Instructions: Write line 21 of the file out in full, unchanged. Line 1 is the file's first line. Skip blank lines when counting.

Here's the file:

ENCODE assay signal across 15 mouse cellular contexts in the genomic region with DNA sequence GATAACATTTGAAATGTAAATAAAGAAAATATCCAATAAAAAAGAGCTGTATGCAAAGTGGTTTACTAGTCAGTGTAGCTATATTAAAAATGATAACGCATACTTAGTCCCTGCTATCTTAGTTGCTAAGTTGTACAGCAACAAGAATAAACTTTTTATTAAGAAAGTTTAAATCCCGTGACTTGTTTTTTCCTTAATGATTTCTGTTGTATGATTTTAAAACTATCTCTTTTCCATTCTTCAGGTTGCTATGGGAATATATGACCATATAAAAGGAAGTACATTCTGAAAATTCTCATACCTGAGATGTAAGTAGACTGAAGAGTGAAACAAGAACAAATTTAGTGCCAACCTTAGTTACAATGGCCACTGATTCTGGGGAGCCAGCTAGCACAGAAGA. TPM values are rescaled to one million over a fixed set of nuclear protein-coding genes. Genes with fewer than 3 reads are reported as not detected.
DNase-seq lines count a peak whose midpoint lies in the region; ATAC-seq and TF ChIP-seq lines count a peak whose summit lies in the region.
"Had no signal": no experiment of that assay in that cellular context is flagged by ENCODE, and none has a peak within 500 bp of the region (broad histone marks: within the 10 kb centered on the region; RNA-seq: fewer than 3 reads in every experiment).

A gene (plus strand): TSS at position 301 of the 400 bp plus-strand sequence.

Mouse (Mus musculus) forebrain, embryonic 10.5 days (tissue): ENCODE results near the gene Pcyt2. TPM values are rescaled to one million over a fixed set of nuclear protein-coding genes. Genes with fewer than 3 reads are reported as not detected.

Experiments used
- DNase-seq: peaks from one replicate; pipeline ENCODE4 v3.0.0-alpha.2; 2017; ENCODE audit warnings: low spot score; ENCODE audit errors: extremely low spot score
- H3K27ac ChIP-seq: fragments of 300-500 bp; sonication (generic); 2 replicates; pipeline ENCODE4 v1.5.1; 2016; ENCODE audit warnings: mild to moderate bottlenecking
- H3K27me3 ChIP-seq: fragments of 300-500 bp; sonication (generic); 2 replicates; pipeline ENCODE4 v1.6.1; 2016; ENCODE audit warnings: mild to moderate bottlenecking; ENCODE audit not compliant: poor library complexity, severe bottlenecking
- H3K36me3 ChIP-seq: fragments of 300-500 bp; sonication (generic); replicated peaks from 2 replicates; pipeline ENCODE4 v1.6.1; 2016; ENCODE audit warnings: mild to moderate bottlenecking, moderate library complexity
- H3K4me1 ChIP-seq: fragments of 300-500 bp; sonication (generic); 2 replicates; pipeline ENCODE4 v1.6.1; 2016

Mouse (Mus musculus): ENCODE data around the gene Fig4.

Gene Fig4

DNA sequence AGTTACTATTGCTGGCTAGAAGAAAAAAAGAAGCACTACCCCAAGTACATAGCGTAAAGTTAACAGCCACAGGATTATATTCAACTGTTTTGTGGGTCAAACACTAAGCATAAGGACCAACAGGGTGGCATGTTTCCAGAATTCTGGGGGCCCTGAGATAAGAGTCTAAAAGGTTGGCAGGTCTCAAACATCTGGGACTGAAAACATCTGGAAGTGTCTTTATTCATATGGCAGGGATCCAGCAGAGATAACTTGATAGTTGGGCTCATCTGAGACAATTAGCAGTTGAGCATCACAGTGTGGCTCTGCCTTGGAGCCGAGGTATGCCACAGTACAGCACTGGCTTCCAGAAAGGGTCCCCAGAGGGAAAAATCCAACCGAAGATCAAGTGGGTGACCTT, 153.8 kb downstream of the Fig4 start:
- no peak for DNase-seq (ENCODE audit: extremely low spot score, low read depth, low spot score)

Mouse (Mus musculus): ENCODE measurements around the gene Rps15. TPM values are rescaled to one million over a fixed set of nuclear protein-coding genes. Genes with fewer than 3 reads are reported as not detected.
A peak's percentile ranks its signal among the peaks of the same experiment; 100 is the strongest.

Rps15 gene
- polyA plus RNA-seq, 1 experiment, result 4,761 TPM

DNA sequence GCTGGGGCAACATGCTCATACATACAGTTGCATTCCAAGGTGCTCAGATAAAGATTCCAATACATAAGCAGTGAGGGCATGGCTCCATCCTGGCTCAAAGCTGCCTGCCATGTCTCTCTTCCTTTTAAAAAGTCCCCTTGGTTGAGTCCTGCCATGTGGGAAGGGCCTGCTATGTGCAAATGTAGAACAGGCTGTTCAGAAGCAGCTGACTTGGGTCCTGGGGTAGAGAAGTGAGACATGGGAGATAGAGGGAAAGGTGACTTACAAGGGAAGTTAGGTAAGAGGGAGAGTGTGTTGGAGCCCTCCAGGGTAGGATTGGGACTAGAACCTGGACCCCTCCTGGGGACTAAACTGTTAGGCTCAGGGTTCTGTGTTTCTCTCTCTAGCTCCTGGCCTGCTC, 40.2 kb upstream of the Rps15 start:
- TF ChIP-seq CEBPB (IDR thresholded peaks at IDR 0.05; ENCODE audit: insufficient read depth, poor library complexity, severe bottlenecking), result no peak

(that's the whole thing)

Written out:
- TF ChIP-seq CEBPB (IDR thresholded peaks at IDR 0.05; ENCODE audit: insufficient read depth, poor library complexity, severe bottlenecking), result no peak